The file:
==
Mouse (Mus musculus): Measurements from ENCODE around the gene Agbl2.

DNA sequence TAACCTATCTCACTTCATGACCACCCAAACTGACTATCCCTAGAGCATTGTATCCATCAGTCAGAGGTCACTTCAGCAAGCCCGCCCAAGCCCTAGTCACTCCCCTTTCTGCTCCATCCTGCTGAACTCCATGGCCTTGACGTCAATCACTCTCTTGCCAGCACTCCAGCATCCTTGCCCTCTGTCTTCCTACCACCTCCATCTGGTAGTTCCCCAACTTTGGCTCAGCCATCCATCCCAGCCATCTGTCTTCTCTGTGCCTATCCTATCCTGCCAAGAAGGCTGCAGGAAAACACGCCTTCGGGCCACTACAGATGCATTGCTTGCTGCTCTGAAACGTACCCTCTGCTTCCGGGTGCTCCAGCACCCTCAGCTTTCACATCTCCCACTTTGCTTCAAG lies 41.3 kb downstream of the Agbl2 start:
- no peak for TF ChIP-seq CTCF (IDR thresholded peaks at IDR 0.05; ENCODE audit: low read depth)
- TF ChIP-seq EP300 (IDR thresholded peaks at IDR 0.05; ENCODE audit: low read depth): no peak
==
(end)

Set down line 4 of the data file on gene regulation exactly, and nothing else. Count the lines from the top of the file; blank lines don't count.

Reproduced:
- TF ChIP-seq EP300 (IDR thresholded peaks at IDR 0.05; ENCODE audit: low read depth): no peak